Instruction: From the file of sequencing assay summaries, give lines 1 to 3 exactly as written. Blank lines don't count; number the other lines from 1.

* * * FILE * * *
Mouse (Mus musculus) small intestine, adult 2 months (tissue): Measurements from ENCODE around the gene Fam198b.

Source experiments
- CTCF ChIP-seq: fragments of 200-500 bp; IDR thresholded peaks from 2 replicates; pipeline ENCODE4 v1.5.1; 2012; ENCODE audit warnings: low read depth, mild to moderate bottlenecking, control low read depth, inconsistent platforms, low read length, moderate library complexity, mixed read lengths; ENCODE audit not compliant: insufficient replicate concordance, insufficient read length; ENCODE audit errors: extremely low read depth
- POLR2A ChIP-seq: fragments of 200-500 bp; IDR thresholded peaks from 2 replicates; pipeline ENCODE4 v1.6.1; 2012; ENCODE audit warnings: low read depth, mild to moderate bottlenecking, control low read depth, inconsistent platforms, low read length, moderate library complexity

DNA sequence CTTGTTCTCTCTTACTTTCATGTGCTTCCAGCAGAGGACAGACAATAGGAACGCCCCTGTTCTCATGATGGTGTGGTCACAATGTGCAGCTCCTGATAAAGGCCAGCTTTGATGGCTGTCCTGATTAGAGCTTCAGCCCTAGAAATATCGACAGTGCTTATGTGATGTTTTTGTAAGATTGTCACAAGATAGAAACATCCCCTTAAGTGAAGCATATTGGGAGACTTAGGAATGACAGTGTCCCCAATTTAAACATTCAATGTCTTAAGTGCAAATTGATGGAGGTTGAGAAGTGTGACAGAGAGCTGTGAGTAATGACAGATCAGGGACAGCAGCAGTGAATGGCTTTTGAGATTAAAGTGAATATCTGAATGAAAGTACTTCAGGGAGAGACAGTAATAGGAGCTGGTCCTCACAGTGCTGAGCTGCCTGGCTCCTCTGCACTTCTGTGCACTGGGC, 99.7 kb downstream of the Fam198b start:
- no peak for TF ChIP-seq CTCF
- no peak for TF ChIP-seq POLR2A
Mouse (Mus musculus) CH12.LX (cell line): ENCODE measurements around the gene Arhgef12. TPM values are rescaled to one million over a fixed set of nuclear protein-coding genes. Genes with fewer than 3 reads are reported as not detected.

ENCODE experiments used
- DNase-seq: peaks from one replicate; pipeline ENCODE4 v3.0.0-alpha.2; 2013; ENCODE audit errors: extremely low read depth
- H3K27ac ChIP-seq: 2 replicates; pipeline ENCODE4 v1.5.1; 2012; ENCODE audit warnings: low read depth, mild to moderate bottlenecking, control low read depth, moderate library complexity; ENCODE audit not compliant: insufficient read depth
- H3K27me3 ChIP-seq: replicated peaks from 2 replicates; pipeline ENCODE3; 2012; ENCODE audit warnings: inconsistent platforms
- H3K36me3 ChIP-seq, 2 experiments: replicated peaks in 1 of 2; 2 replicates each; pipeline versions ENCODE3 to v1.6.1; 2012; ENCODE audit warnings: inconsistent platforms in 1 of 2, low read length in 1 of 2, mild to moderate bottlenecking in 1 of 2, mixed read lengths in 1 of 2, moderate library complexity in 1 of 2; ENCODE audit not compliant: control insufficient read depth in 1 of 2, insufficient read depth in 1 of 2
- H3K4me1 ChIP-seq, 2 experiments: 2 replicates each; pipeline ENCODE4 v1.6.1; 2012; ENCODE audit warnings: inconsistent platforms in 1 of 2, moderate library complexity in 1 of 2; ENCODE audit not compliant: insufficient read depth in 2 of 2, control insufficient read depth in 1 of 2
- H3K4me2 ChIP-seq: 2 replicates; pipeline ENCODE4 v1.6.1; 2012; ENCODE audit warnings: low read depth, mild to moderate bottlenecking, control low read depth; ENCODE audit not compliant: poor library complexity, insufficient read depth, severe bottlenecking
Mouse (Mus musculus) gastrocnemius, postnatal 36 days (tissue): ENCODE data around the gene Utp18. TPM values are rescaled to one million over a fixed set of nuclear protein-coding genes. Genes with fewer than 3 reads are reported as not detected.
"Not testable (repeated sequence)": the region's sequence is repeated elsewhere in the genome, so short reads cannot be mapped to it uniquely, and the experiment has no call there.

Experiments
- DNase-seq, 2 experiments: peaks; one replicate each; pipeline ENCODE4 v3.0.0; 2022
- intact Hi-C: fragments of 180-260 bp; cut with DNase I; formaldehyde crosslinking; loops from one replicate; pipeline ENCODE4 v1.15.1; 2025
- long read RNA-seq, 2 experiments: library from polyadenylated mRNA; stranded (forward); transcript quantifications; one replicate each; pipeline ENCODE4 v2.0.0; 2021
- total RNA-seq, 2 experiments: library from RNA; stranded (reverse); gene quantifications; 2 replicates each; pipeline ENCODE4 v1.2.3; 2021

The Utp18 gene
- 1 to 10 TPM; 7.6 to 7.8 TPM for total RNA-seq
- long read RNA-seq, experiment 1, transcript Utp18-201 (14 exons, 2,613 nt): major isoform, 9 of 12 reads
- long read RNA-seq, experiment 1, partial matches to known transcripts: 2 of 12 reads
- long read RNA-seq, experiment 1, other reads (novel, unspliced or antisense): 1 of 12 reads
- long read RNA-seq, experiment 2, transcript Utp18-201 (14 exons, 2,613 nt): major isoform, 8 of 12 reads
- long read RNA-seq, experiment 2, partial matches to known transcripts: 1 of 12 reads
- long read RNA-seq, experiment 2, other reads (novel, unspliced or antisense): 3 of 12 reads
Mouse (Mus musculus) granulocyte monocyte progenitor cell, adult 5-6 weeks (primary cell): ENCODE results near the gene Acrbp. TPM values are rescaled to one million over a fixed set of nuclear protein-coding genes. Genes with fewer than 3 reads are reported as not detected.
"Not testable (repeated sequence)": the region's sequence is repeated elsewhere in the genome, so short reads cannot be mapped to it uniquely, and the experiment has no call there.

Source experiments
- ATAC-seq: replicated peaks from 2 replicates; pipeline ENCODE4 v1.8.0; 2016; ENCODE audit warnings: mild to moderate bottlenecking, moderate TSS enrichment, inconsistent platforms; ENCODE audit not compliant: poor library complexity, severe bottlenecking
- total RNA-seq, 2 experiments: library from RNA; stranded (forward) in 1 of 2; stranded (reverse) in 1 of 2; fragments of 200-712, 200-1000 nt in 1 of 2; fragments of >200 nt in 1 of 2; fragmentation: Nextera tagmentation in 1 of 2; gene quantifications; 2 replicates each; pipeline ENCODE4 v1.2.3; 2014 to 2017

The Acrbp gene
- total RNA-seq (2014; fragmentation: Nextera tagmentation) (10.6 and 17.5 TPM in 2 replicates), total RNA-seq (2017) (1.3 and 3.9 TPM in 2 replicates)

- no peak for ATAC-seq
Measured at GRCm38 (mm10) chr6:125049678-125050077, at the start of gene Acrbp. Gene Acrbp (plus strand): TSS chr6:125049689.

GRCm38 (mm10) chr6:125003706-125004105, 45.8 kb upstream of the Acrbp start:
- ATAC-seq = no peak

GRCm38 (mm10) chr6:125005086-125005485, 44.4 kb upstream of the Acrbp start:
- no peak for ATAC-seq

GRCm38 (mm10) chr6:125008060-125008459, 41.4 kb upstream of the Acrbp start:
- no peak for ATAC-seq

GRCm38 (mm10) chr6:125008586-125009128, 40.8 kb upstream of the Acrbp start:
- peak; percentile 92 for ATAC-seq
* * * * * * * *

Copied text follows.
Mouse (Mus musculus) small intestine, adult 2 months (tissue): Measurements from ENCODE around the gene Fam198b.

Source experiments
- CTCF ChIP-seq: fragments of 200-500 bp; IDR thresholded peaks from 2 replicates; pipeline ENCODE4 v1.5.1; 2012; ENCODE audit warnings: low read depth, mild to moderate bottlenecking, control low read depth, inconsistent platforms, low read length, moderate library complexity, mixed read lengths; ENCODE audit not compliant: insufficient replicate concordance, insufficient read length; ENCODE audit errors: extremely low read depth